I worked a bit on my project to compare generative and discriminative models. As my loyal reader knows, I love generative models and am suspicious of discriminative models, and I'm trying to understand whether my prejudices are justified in any way. I have been thinking about this in terms of adversarial attacks, and also in terms of information theory. I keep finding (to my delight) that discriminative models are worse on both counts. However, I have been unfair, because I have been fitting generative models that are precisely matched to how the data are themselves generated. I worked out a more general setting today, where the generative model will be appropriately and realistically wrong; will it still be more robust against attacks? The main idea is that in the real world, there are latent variables you can't know, even for your training data. And you not only don't know these latents, you don't even know how many there are, or how nonlinear their effects.
For the first time in the quarantine, I did some actual direct research myself. I made a Jupyter (tm) notebook in which I simulate and analyze a time-domain signal containing an asteroseismic-like forest of coherent oscillators. I then use likelihood methods to see if I can extract or infer the frequency spacing of the coherent modes. The answers are a bit messy, but I think it is possible to measure frequency differences below the “uncertainty-principle” naive limit. That is, I think we (Bonaca and me in this case, but I have also worked on this problem with Feeney, Foreman-Mackey, and others) can resolve differences well below 1/T, where T is the duration of the full set of observations. That is, I think we can do better than the usual method of taking a periodogram and looking at the distances between peaks.
In another not-much-research-day, I did get in an interesting call with Megan Bedell (Flatiron) and Lily Zhao (Yale) about our project to precisely calibrate the EXPRES spectrograph. Zhao is using our dimensionality reduction to look at instrument changes. She can use it to split the months of instrument use into sensible (what we call) epochs. Each of these epochs has a wavelength calibration with a sensible, low-dimensional representation. So the value of the dimensionality reduction is not just to make the calibration hierarchical, but also to find change points and—more generally—put eyes on the data.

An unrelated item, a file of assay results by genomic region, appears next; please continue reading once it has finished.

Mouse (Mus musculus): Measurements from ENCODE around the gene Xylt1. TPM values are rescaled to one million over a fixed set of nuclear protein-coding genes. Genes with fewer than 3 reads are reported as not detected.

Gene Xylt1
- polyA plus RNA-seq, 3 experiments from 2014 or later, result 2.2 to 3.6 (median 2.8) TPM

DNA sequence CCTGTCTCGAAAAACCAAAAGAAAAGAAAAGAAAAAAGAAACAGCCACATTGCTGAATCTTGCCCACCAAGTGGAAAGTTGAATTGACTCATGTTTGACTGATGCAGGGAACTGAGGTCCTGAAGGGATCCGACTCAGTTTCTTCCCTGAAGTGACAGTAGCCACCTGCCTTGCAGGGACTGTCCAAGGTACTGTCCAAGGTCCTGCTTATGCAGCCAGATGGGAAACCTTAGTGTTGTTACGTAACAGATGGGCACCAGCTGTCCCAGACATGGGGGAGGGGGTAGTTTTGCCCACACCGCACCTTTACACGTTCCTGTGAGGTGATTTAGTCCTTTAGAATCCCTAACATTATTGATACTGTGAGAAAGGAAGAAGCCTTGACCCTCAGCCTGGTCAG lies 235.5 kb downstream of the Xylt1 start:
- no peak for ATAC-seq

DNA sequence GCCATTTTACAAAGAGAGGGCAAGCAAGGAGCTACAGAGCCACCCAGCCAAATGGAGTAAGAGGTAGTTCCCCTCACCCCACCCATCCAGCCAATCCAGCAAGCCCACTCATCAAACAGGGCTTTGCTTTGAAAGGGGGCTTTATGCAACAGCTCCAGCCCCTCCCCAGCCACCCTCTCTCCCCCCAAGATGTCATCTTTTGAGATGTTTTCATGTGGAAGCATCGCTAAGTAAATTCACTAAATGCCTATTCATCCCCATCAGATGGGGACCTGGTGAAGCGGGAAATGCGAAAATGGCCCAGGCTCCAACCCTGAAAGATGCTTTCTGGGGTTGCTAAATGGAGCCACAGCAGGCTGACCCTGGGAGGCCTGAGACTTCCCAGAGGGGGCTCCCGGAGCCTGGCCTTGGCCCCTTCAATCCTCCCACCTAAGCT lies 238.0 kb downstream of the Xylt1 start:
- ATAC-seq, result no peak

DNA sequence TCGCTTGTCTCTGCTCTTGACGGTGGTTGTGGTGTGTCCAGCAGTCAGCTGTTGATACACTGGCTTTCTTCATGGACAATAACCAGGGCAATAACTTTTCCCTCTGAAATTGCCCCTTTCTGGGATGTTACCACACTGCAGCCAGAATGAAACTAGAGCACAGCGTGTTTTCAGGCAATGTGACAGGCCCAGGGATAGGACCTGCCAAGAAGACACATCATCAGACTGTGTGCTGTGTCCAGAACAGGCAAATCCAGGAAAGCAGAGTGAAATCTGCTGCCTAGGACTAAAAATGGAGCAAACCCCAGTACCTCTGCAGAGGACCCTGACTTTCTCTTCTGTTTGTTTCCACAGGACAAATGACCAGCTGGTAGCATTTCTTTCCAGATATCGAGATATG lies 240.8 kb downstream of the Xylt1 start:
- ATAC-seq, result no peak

I met early (by videocon, of course) with Teresa Huang (NYU) and Soledad Villar (NYU) to talk about our projects to develop adversarial attacks against regressions of discriminative and generative forms. We ended up talking a bit about information theory. I gave my minimal description of Fisher Information. I was recalling that I was taught some of that back in my PhD, but I forgot it all and re-learned it by using it in real data analyses. I feel like it would be a good subject for an arXiv-only post.
The question to hand today was this: You are given a set of data x that contain information about some quantity y. For a training subset, you are also given labels y, which are noisy. That is, the labels you are given do not exactly match the true values of y. Which contains more information about the true labels? The labels you are given or the data? This is a question answerable (under exceedingly strong assumptions) within information theory.
[Research barely proceeds during this pandemic. Don't take these posts to be evidence of a lot of research activity here.]